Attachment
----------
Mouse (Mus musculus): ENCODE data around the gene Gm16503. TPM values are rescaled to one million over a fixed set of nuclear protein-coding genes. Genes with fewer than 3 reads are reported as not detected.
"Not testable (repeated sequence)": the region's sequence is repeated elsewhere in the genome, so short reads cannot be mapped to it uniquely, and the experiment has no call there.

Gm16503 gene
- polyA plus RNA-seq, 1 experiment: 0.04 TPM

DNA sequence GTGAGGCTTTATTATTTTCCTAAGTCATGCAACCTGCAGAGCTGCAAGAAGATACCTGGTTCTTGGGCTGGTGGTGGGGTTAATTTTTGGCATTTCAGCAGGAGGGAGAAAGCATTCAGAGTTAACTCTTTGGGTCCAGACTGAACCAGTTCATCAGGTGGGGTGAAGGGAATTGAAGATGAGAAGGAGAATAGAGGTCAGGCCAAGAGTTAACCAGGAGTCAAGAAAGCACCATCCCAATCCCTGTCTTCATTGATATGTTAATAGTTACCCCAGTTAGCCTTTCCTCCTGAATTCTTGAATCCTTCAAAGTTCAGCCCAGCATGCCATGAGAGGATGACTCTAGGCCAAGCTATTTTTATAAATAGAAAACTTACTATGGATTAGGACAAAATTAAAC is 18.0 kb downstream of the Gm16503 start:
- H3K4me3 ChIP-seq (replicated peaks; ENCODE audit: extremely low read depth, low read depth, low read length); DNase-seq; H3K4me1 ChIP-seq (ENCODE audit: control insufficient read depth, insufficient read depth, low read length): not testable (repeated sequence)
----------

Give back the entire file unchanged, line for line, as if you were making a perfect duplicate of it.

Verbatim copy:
Mouse (Mus musculus): ENCODE data around the gene Gm16503. TPM values are rescaled to one million over a fixed set of nuclear protein-coding genes. Genes with fewer than 3 reads are reported as not detected.
"Not testable (repeated sequence)": the region's sequence is repeated elsewhere in the genome, so short reads cannot be mapped to it uniquely, and the experiment has no call there.

Gm16503 gene
- polyA plus RNA-seq, 1 experiment: 0.04 TPM

DNA sequence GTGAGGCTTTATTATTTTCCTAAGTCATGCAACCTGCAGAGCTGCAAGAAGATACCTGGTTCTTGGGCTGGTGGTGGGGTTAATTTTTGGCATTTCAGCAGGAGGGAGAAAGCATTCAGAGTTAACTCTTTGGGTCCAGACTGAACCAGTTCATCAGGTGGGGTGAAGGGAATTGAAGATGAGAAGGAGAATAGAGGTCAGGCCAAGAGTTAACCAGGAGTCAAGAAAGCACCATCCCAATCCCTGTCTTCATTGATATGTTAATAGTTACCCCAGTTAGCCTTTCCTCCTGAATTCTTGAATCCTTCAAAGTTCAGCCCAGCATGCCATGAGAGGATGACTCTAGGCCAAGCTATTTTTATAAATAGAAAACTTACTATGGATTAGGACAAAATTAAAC is 18.0 kb downstream of the Gm16503 start:
- H3K4me3 ChIP-seq (replicated peaks; ENCODE audit: extremely low read depth, low read depth, low read length); DNase-seq; H3K4me1 ChIP-seq (ENCODE audit: control insufficient read depth, insufficient read depth, low read length): not testable (repeated sequence)